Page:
As a graduating senior, and the founder of Colgate Women in Business, I was absolutely floored to hear that Sheryl Sandberg would be coming to speak at Colgate. To be lucky enough to hear her speak, both to a small private audience and again in addressing 5,000 parents, professors, alumni, and students, was a dream come true. I'd preface this to say that I was a pretty big fan of Sheryl Sandberg even before the rumor mill churned about her writing a book. Setting aside my fandom, I have found Sandberg's message empowering, particularly as a 21-year-old woman about to graduate from college.
When Sandberg spoke at a small reception preceding her keynote address, it was to a room of mostly college women, my fellow members of Colgate Women in Business. And to that end, she said to us, "This book is for you, it is for college women, for women starting out in the workplace." These words reflected many of Sandberg's efforts outside of her role at Facebook: she is a supporter of the women's network, Levo League, and an advocate for women's rights with several philanthropies, among other movements. Sandberg made it clear that we, as college women, have the most to gain from her message. Yes, a stay-at-home mom or a 30-year-old bachelor can internalize the tenets of Lean In, but for most of the college audience we still have the rest of our careers to apply these tenets. And Sandberg expects us to apply them every step of the way.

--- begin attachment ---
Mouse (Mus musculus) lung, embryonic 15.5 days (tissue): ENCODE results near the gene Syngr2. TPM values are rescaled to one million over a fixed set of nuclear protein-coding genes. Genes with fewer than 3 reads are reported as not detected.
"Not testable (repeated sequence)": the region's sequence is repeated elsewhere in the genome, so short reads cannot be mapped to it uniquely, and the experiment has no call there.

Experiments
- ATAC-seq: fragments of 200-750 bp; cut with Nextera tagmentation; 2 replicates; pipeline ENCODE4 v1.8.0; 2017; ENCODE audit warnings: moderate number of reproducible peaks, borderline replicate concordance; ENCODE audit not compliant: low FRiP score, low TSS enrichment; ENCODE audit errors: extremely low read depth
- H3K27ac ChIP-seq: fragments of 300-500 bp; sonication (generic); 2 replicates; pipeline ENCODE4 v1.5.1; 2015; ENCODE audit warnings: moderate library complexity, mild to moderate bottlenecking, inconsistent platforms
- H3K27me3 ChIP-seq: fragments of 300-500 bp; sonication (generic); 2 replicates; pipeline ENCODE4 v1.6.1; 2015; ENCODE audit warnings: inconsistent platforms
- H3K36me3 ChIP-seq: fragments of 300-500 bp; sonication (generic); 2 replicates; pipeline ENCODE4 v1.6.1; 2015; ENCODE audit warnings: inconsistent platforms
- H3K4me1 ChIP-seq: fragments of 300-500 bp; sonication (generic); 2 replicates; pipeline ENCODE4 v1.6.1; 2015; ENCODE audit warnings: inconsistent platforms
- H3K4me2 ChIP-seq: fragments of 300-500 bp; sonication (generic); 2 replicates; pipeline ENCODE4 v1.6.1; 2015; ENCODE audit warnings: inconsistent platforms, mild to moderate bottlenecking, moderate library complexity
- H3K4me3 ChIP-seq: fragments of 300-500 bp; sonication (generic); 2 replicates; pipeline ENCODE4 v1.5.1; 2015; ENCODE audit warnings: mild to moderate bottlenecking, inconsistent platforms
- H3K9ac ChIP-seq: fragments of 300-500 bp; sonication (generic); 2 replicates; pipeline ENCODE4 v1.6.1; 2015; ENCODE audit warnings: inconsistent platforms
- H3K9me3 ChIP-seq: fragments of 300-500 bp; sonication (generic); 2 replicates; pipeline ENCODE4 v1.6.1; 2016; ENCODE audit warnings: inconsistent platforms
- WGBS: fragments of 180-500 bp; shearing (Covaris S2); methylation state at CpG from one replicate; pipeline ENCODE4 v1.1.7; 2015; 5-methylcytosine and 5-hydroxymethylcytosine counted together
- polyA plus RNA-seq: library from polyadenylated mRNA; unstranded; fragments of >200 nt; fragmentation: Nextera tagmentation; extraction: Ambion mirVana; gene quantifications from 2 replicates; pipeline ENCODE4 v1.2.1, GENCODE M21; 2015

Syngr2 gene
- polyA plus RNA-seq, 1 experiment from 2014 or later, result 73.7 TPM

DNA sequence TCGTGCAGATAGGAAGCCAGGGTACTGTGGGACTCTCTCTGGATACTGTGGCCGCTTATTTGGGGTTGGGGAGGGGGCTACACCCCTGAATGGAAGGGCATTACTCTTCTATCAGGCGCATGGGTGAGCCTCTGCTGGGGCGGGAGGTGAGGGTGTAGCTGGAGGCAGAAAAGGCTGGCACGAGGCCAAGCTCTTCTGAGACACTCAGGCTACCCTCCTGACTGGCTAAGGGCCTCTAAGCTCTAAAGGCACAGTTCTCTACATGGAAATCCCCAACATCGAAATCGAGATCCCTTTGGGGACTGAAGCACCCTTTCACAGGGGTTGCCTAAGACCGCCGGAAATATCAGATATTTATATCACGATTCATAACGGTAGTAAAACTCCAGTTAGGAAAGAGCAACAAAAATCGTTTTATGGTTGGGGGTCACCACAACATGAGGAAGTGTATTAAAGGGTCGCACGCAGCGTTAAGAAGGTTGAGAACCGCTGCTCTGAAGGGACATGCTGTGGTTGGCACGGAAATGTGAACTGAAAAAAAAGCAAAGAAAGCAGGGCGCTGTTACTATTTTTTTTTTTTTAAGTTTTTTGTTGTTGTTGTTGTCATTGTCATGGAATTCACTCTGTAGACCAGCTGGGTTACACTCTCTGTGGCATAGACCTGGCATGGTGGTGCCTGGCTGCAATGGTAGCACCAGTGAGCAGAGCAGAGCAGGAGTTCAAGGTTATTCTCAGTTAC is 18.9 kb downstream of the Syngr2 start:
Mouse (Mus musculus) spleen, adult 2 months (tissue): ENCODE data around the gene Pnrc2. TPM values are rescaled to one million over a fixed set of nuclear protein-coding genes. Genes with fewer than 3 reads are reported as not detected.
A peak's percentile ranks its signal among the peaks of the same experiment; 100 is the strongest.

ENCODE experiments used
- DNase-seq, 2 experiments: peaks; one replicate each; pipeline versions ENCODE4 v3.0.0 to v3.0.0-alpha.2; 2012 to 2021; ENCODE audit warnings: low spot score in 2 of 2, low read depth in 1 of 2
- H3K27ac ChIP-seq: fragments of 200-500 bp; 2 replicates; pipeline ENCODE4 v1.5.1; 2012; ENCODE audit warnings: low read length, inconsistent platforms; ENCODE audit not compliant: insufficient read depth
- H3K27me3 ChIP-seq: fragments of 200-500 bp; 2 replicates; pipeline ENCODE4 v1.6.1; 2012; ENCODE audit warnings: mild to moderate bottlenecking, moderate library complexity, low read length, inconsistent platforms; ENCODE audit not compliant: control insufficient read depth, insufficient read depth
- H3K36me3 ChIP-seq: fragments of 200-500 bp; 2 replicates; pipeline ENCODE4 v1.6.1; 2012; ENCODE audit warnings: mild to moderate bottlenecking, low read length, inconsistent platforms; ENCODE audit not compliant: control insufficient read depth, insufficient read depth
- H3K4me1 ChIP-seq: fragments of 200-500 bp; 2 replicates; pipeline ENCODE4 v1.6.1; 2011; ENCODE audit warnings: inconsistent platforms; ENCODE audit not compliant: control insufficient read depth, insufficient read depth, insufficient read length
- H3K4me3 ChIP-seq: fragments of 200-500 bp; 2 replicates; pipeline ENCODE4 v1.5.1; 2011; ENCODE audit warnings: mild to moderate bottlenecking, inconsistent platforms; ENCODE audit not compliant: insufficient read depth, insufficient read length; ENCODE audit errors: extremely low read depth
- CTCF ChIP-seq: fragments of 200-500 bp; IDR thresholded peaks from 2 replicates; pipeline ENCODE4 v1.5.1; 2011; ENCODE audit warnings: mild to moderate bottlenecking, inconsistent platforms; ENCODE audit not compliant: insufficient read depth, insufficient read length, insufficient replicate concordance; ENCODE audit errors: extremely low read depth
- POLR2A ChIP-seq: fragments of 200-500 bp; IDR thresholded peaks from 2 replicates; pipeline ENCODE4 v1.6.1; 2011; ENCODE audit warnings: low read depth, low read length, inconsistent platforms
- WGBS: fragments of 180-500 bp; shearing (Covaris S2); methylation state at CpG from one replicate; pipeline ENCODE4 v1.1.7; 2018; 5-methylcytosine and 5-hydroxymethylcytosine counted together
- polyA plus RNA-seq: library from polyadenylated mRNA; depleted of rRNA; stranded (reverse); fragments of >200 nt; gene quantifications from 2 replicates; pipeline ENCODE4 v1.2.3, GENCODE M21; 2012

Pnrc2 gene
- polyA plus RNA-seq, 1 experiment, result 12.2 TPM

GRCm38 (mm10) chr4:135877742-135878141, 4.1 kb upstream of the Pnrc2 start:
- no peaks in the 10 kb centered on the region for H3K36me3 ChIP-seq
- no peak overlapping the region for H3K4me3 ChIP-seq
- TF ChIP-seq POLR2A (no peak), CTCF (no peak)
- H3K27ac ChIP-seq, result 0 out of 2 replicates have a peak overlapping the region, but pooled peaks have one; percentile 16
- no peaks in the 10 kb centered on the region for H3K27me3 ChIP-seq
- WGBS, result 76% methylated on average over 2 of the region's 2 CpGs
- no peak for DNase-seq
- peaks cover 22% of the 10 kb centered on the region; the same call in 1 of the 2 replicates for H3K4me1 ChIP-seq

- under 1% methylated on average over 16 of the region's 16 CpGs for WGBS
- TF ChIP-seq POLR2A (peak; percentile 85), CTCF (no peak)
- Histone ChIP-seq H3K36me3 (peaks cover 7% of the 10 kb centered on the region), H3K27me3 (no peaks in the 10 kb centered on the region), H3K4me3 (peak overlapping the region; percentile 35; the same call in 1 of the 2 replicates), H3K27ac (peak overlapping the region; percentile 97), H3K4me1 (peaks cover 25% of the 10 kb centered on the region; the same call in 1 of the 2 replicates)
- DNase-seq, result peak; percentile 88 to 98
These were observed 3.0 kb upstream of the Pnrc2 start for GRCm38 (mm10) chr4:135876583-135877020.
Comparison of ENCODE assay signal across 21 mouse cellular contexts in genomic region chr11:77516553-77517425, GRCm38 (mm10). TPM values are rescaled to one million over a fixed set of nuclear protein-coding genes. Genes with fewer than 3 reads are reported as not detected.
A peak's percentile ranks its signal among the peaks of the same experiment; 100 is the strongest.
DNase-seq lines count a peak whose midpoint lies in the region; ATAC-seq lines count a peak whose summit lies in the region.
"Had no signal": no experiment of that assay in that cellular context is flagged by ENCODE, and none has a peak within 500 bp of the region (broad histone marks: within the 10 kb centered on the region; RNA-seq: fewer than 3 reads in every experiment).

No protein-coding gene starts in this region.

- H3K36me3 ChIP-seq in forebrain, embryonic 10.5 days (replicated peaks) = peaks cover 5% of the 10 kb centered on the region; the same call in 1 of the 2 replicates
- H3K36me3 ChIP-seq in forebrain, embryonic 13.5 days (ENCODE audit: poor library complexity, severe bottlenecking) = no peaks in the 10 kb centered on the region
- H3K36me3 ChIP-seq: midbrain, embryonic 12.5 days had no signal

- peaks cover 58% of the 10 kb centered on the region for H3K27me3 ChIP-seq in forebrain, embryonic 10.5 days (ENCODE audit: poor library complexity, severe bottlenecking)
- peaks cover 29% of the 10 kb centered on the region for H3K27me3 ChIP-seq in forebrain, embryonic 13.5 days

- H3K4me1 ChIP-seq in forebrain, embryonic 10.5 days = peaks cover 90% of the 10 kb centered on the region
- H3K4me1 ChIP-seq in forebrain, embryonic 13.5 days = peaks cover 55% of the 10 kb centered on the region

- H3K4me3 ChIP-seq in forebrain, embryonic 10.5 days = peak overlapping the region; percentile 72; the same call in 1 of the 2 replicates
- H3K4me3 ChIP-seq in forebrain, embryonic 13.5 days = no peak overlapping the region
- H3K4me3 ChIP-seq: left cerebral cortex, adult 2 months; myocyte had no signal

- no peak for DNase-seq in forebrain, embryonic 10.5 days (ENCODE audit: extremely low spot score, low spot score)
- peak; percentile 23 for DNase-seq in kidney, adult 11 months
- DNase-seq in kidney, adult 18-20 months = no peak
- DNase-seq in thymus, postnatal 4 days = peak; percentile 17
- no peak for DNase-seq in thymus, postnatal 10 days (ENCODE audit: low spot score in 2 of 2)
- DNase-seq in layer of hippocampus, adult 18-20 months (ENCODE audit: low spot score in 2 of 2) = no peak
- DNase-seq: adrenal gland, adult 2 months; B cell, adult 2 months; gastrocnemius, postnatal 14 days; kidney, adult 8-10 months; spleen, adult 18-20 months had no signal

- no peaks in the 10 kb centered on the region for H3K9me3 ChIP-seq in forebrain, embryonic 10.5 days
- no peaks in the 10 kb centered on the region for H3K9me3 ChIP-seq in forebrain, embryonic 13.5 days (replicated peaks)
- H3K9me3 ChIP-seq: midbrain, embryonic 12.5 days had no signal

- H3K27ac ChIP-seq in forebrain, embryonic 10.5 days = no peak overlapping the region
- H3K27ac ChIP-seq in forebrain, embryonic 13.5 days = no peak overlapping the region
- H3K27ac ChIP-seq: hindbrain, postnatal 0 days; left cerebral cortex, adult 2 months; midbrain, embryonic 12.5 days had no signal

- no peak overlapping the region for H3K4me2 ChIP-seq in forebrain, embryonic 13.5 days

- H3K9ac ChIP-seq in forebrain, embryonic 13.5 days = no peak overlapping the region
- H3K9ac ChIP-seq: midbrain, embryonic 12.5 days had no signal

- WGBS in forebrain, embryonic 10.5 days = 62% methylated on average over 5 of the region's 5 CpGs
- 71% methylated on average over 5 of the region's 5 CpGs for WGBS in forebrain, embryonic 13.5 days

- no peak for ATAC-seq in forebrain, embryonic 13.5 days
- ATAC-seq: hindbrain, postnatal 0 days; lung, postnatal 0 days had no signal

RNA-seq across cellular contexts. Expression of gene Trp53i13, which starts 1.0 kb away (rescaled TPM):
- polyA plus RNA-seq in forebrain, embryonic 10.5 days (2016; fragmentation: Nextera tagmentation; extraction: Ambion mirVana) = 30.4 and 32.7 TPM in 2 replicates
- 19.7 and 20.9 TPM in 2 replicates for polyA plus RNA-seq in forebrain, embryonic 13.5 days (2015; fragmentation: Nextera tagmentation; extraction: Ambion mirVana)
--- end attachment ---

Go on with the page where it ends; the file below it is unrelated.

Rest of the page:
One of the main critiques I have heard from the students around me is "She's not speaking to everyone." Well whether or not you feel that way, I think what is most important but also incredible about her message, is that it has sparked an ongoing conversation about gender equality, ambition, and not being afraid to face your fears. Sandberg's message has provided a forum for anyone of any age to talk about these issues. Her message is a platform for discussion, a discussion that many college students are afraid to have. Yes, in many college classrooms -- mostly in gender or women's studies courses -- these topics have been discussed at length, but it was never the norm to talk about our future ambitions, our opinions on gender equality and the like. In the weeks following Sandberg's visit to campus, more and more I have heard students talking about Lean In and their opinion. And these opinions enable each student to think about their own future in a meaningful and powerful way.
To my classmates who continue to make jokes about doing laundry or leaning in, please keep joking! I mean this quite seriously; it is crucial that we keep the conversation going, especially as we throw off our caps in a few short weeks and dive headfirst into the all-too-real 'real world.'